26 And after threescore and two weeks shall Messiah be cut off, but not for himself. . . .
This is an intriguing reference to the Messiah dying not for himself, but presumably for others, and possibly as part of the process to make "reconciliation for iniquity."
As a further example, contrast Anselm and Edwards to the teachings in Ezekiel 18, where God explicitly states that he has no pleasure in having the wicked be punished:
20 The soul that sinneth, it shall die. The son shall not bear the iniquity of the father, neither shall the father bear the iniquity of the son: the righteousness of the righteous shall be upon him, and the wickedness of the wicked shall be upon him.
21 But if the wicked will turn from all his sins that he hath committed, and keep all my statutes, and do that which is lawful and right, he shall surely live, he shall not die.
22 All his transgressions that he hath committed, they shall not be mentioned unto him: in his righteousness that he hath done he shall live.
23 Have I any pleasure at all that the wicked should die? saith the Lord GOD: and not that he should return from his ways, and live?
God's loving mercy makes Him desire that sinner should repent and live; He has no pleasure in seeing the wicked suffer. But suffer they will because of the demands of justice: "The soul that sinneth, it shall die." But God invites the wicked to repent and live. This passage, like numerous passages in the Bible, affirms the LDS doctrine that man has sufficient free agency to choose life or death, and that God does not force salvation or damnation upon us, but it is our choice to accept Him or reject Him. While many Christian churches in the modern era teach that man has no real agency and that God does all the work of electing who will be saved or damned, our just but merciful God, as revealed in the Book of Mormon and the Bible, "will have [wants] all men to be saved, and to come unto the knowledge of the truth" (1 Timothy 2:4). Further, 2 Peter 3:9 teaches that God wants none to perish but wants men to repent (see also Acts 17:30 and 2 Cor. 7:10). And Christ taught that "it is not the will of your Father which is in heaven, that one of these little ones should perish" (Matt. 18:14). Likewise, 2 Nephi 26:33 (like many other Book of Mormon passages) explains that salvation is offered to all (but we choose whether to accept it or not - see 2 Nephi 2).
In the KJV Old Testament, it is true that the words "mercy" and "justice" occur in the same verse only once, as some critics point out in trying to suggest that the treatment of justice and mercy in the Book of Mormon reflects modern theological concepts. The single occurrence is in Psalm 89:14:
Justice and judgment are the habitation of thy throne: mercy and truth shall go before thy face.
Some critics correctly point out that this lone occurrence does not point to an awareness of the conflict between justice and mercy and the need for an Atonement to reconcile the two. But such arguments overlook the many Biblical passages where themes of justice and mercy are clearly contrasted, and overlook other key passages such as Isaiah 53 or the entire symbolism of the Law of Moses that point to a personal sacrifice by our Savior to pay for our sins. Themes of justice and mercy abound in the Bible, but not always using those words, and not always grouped into a single verse that can be found with a quick computer search.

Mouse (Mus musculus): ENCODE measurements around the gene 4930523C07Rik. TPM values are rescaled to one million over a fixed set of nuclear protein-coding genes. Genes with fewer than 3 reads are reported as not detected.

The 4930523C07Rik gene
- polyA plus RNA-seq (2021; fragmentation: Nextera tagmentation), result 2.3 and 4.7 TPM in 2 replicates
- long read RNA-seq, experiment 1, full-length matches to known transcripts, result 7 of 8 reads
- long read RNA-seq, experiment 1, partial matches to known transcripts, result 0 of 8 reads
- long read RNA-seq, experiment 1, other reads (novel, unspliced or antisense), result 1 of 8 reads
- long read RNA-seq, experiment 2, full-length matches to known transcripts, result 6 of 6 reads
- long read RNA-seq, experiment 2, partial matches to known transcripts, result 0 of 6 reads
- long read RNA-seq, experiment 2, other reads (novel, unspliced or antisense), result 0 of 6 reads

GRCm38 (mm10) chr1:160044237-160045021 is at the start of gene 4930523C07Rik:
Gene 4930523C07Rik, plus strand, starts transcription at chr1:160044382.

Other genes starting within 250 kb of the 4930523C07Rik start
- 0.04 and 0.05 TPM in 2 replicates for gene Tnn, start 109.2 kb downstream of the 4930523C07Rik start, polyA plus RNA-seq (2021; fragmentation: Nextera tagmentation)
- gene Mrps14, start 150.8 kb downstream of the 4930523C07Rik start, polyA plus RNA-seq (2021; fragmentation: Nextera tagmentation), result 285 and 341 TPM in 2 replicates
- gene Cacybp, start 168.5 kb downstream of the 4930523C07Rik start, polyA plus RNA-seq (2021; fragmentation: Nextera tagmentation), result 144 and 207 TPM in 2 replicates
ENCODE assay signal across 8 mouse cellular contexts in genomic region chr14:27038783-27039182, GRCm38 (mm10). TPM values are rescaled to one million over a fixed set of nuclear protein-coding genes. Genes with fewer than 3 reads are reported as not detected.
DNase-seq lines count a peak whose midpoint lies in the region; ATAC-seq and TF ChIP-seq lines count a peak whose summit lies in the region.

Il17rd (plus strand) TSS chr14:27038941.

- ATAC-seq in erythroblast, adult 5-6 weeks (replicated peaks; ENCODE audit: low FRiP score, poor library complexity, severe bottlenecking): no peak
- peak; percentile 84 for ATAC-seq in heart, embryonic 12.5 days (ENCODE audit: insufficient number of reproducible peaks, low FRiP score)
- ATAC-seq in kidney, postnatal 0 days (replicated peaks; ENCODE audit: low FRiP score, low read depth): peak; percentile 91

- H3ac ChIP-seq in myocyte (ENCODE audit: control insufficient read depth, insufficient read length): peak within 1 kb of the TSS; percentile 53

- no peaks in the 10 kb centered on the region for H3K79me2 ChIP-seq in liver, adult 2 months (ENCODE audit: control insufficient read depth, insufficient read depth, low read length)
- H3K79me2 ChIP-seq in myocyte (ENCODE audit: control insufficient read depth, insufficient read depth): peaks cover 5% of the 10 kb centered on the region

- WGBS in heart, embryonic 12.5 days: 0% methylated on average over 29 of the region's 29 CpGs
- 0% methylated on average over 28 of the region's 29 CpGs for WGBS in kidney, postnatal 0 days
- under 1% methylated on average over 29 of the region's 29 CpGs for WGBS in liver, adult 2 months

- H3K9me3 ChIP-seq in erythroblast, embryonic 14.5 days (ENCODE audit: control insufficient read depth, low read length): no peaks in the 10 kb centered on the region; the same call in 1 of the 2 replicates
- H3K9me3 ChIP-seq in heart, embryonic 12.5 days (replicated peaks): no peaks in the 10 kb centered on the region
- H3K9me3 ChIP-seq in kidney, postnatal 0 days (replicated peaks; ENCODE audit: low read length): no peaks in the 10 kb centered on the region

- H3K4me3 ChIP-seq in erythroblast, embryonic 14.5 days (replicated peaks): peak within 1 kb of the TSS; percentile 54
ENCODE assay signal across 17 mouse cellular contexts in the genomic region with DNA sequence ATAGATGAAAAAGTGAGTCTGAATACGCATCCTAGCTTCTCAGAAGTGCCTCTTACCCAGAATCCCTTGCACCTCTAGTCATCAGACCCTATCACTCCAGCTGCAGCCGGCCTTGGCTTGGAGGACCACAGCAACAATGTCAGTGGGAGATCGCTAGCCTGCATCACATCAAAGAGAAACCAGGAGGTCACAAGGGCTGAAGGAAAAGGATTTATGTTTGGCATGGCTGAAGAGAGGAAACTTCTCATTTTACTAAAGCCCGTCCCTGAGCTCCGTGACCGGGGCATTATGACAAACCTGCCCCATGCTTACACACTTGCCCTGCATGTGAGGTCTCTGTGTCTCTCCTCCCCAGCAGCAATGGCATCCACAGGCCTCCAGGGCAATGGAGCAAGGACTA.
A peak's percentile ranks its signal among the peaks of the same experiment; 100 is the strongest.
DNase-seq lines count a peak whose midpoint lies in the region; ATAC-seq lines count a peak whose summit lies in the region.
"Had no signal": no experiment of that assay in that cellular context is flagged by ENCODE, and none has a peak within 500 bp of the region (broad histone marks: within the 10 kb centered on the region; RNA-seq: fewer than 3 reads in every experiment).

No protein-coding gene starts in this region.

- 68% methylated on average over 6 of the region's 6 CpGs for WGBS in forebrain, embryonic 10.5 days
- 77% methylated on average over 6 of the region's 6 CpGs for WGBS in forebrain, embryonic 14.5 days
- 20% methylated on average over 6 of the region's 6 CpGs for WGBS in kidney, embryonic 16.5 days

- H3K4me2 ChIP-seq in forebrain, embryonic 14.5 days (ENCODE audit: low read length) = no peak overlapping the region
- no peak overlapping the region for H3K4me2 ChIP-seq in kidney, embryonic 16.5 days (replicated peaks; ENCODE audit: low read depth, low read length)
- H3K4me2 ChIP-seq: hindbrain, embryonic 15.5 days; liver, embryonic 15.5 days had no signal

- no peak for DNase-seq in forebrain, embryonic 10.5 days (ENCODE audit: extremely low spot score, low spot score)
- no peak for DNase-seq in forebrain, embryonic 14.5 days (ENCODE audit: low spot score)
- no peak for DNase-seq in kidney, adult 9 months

Sometimes justice is referred to in terms of judgment or punishment for sins, and sometimes other terms are used to describe God's mercy, but the Bible certainly that God possesses attributes of both mercy and justice. In fact, justice and mercy are often contrasted in a way that is harmonious with the Book of Mormon, showing that justice and mercy are attributes of a compassionate but just God, and that mercy is offered via to those who will follow Him and obey Him. In fact, the Bible teaches that this mercy is made available under the terms of a covenant relationship with God - a primary Book of Mormon theme that has been neglected in modern mainstream Christianity but restored via Joseph Smith. For example, look at Psalm 103:17-18:
17 But the mercy of the LORD is from everlasting to everlasting upon them that fear him, and his righteousness unto children's children;
18 To such as keep his covenant, and to those that remember his commandments to do them.
Consider also Deuteronomy 7:9-12:
9 Know therefore that the LORD thy God, he is God, the faithful God, which keepeth covenant and mercy with them that love him and keep his commandments to a thousand generations;
10 And repayeth them that hate him to their face, to destroy them: he will not be slack to him that hateth him, he will repay him to his face.
11 Thou shalt therefore keep the commandments, and the statutes, and the judgments, which I command thee this day, to do them.
12 Wherefore it shall come to pass, if ye hearken to these judgments, and keep, and do them, that the LORD thy God shall keep unto thee the covenant and the mercy which he sware unto thy fathers:
Repaying the wicked is an expression of justice, while God extends mercy via covenants to those who obey Him. Another example is found in 1 Chronicles 16: 33-35, where God is the judge who is also the merciful God of our salvation:
33 Then shall the trees of the wood sing out at the presence of the LORD, because he cometh to judge the earth.
34 O give thanks unto the LORD; for he is good; for his mercy endureth for ever.
35 And say ye, Save us, O God of our salvation, and gather us together, and deliver us from the heathen, that we may give thanks to thy holy name, and glory in thy praise.
Nehemiah spoke of the "LORD God of heaven, the great and terrible God, that keepeth covenant and mercy for them that love him and observe his commandments" (Neh. 1:5). Mercy, in a covenant context, is available for those that keep God's commandments. This concept is hardly unique to the Book of Mormon.